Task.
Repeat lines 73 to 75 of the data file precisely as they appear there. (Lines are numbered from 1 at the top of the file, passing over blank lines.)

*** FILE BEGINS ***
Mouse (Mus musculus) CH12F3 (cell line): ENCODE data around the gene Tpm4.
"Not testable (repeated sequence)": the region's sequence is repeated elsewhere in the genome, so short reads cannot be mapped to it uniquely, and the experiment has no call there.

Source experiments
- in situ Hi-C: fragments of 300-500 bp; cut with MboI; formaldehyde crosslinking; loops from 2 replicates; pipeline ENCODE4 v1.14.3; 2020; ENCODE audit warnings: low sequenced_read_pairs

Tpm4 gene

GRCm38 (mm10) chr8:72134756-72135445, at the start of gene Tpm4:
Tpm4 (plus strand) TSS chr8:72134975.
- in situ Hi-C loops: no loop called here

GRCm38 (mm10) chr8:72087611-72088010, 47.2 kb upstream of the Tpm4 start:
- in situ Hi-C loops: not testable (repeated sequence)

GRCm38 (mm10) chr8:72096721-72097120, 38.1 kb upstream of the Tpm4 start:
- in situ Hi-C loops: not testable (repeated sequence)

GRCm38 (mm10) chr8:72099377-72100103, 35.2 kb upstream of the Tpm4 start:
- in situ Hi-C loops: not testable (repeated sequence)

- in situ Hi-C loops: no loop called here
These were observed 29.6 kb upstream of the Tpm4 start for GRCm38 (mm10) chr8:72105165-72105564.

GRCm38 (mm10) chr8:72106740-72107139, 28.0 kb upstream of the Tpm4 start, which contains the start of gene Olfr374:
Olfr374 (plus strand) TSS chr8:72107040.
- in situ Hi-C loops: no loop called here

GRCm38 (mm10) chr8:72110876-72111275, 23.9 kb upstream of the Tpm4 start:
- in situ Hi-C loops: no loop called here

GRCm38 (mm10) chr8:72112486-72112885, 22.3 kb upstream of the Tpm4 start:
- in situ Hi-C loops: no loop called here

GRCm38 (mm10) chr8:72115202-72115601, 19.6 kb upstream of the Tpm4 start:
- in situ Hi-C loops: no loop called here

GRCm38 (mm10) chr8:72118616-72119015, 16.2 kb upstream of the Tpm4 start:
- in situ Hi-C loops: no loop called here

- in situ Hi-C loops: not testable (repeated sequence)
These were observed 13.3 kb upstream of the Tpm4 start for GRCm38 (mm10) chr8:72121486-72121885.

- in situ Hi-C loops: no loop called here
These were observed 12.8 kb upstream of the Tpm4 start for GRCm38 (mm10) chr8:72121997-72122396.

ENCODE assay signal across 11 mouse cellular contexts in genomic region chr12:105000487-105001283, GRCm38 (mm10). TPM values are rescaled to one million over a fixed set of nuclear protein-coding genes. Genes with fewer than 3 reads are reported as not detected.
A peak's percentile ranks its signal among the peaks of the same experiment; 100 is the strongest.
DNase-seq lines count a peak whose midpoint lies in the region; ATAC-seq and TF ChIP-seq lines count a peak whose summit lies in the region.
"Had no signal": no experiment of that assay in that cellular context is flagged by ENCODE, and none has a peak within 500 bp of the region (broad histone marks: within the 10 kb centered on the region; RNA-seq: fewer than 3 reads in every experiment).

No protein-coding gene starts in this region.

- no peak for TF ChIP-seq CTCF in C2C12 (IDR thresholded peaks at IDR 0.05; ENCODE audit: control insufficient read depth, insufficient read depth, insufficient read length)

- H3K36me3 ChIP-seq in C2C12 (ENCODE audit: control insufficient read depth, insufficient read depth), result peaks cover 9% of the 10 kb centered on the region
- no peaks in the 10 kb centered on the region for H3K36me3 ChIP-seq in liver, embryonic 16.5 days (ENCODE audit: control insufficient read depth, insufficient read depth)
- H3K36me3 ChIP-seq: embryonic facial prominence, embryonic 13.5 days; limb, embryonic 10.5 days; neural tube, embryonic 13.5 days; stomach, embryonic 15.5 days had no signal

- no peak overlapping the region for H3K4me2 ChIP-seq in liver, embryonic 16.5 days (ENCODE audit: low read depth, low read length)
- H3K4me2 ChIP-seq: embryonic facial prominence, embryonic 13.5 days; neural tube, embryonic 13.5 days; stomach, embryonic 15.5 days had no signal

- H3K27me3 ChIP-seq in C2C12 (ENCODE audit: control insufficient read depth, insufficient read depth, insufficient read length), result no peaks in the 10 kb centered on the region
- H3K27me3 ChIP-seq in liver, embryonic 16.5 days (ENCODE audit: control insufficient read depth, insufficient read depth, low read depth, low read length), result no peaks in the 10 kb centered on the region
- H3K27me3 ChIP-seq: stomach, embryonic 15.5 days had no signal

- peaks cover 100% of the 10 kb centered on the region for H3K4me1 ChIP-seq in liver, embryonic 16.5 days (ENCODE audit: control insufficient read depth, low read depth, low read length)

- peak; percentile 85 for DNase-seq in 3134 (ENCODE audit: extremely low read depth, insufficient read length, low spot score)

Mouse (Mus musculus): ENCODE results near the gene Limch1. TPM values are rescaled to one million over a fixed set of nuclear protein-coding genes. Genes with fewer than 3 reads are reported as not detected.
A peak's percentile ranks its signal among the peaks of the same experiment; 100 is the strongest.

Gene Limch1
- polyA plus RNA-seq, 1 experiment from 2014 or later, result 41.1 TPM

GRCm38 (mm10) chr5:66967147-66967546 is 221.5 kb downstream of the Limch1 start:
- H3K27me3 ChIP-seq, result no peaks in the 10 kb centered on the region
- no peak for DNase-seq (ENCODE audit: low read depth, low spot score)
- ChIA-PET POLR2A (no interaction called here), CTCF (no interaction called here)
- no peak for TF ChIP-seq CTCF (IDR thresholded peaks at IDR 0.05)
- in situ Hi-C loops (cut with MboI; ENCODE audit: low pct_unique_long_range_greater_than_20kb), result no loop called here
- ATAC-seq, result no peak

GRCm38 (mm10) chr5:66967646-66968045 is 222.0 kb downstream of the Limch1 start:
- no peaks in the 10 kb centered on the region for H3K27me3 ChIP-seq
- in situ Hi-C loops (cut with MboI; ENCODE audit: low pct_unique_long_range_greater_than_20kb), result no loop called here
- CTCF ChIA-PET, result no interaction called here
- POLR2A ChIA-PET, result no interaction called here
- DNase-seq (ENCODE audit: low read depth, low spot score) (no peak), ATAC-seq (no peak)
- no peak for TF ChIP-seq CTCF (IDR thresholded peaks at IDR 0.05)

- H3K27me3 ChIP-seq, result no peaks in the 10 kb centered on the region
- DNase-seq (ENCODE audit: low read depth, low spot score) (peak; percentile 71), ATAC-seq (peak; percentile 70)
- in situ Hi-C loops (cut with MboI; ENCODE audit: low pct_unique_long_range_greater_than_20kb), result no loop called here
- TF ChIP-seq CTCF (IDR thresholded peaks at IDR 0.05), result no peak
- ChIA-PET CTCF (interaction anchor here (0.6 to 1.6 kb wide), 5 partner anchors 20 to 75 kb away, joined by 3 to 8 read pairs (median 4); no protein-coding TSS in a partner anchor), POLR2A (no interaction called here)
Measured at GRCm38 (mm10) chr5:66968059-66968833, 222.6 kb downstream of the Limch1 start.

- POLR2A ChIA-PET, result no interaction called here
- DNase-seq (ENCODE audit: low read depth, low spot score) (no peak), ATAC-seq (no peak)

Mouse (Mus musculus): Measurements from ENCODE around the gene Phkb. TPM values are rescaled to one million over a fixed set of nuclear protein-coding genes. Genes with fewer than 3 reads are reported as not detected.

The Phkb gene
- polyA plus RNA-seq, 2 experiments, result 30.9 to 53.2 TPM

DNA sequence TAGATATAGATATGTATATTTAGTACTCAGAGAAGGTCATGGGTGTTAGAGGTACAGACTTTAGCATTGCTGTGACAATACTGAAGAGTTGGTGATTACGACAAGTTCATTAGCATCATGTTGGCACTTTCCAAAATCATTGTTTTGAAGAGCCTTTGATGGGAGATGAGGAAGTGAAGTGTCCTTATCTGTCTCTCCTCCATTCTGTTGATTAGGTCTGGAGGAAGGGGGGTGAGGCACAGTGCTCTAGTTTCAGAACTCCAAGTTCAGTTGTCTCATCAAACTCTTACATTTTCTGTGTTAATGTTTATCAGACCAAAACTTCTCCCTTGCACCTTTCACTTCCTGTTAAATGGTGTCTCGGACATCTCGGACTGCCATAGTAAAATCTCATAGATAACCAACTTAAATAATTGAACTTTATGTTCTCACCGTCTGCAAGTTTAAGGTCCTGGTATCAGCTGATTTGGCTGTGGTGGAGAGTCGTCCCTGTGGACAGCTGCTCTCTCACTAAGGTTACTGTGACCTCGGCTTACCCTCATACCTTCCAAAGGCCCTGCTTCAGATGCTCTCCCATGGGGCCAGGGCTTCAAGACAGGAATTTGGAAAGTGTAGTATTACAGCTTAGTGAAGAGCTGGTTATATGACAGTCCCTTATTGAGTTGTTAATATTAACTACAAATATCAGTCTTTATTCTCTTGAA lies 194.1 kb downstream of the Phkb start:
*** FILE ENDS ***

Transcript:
- DNase-seq (ENCODE audit: low read depth, low spot score) (no peak), ATAC-seq (no peak)

Mouse (Mus musculus): Measurements from ENCODE around the gene Phkb. TPM values are rescaled to one million over a fixed set of nuclear protein-coding genes. Genes with fewer than 3 reads are reported as not detected.

The Phkb gene